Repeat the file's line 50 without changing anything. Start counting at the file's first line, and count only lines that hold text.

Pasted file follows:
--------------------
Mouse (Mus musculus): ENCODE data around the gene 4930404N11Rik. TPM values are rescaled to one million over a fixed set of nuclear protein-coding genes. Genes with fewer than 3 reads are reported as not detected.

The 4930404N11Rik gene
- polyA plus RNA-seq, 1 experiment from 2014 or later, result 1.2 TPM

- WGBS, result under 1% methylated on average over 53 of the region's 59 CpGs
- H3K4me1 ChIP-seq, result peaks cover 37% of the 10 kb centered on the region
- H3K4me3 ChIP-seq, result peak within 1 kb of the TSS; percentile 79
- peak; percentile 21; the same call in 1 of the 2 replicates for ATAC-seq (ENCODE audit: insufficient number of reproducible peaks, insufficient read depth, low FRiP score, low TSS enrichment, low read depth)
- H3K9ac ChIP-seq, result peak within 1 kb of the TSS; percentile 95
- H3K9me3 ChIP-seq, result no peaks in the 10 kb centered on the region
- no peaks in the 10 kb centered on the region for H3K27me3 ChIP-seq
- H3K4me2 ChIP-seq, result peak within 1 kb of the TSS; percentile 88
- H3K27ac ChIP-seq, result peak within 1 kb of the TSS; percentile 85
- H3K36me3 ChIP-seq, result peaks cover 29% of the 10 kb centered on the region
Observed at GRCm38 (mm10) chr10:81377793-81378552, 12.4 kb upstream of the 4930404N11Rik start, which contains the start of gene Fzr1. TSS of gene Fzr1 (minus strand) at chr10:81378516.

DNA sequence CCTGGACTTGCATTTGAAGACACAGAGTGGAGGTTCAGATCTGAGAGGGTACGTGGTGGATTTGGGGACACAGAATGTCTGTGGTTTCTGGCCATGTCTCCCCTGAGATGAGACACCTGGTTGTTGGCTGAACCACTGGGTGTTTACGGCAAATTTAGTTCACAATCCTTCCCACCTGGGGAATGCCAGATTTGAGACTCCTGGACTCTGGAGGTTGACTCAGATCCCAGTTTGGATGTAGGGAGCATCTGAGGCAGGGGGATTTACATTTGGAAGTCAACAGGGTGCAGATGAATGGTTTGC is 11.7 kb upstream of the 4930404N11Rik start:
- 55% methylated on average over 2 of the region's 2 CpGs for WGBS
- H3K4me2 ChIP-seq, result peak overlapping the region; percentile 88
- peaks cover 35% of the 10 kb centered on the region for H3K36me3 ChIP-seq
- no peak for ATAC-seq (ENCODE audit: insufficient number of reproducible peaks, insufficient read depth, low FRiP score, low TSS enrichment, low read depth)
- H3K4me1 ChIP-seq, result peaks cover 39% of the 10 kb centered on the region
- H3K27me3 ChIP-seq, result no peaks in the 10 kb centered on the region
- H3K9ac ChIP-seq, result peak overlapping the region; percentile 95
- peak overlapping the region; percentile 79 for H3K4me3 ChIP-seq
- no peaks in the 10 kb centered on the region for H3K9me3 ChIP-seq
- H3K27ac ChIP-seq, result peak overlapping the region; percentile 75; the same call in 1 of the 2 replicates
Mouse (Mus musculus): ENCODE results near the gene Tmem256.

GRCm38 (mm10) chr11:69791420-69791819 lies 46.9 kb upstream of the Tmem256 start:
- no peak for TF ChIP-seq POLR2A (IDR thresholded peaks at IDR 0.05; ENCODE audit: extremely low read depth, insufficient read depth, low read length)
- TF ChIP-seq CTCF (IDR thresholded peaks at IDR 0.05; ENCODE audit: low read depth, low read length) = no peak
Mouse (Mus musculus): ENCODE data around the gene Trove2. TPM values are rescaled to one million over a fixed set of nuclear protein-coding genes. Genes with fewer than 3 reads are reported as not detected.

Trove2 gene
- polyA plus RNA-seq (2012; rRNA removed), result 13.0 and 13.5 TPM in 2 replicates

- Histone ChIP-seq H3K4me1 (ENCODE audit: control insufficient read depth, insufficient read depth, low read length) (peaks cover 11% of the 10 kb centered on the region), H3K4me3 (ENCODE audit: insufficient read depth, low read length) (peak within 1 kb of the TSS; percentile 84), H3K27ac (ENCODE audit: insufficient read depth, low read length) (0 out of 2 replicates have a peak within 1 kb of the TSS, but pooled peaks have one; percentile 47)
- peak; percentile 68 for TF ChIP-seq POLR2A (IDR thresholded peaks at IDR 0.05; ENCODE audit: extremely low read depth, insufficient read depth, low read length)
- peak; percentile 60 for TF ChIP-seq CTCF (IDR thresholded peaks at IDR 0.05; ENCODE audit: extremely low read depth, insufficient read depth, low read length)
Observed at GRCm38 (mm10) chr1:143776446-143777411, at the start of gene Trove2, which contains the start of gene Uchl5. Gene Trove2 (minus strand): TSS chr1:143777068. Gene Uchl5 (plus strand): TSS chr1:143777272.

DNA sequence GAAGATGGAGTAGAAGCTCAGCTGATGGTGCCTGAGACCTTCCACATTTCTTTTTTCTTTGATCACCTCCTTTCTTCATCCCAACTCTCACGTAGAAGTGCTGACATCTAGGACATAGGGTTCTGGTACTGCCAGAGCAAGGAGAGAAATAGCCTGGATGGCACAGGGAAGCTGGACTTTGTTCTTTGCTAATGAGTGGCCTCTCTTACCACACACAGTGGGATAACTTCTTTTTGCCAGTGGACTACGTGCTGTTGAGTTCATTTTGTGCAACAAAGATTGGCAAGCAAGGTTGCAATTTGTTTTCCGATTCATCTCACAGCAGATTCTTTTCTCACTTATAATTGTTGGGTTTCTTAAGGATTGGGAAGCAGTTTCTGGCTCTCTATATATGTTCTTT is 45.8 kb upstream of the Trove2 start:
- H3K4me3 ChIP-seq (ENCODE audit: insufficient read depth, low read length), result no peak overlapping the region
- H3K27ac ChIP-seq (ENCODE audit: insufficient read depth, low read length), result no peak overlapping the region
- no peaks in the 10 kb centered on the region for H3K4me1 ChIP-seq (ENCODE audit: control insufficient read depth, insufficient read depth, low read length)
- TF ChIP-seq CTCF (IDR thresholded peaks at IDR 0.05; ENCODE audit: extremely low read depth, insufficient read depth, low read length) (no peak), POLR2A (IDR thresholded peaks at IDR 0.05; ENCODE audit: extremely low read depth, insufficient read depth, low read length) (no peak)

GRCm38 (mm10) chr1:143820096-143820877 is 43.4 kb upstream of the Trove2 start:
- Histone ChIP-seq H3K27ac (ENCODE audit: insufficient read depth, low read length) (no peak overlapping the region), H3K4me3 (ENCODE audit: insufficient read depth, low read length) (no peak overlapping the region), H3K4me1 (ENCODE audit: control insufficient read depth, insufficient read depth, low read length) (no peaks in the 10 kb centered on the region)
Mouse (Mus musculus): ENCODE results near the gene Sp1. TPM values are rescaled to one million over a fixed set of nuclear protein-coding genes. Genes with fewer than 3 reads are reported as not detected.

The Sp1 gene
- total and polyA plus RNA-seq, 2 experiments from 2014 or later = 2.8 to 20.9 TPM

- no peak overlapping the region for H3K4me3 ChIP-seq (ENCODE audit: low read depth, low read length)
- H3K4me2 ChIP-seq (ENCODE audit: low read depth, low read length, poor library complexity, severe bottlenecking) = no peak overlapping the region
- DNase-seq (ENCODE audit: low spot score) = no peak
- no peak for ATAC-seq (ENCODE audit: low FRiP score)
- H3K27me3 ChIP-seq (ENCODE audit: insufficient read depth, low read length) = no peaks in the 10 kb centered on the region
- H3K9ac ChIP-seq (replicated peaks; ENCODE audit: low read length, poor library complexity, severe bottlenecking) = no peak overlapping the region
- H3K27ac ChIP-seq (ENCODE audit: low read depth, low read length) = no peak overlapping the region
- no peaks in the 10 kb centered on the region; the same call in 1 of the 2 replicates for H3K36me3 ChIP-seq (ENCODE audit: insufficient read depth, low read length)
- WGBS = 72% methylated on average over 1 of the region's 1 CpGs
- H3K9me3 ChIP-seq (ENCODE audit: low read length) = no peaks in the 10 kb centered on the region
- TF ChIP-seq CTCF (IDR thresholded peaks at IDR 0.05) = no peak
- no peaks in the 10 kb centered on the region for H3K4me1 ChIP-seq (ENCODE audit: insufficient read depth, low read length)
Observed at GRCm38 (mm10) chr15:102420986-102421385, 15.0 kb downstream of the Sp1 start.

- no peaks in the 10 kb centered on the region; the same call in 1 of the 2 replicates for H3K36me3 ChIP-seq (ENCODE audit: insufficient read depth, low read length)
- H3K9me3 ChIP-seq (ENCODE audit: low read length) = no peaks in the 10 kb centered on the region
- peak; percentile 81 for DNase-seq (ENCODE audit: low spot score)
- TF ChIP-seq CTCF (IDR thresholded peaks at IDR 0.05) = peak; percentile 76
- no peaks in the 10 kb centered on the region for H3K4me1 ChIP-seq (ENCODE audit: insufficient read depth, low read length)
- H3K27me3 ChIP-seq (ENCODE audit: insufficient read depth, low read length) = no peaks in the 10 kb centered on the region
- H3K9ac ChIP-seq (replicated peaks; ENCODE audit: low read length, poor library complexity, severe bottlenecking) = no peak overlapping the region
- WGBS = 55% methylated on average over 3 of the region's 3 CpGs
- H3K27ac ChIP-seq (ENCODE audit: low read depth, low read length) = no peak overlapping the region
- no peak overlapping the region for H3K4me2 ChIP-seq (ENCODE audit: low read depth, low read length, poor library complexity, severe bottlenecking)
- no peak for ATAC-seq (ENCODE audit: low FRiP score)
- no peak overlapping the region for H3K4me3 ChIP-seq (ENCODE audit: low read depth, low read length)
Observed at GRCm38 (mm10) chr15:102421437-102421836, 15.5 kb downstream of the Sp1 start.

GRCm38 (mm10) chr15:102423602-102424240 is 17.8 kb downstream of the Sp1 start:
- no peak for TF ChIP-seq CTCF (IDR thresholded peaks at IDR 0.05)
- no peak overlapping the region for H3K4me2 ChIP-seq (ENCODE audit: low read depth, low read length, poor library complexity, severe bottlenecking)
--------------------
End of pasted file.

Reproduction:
- no peak for ATAC-seq (ENCODE audit: low FRiP score)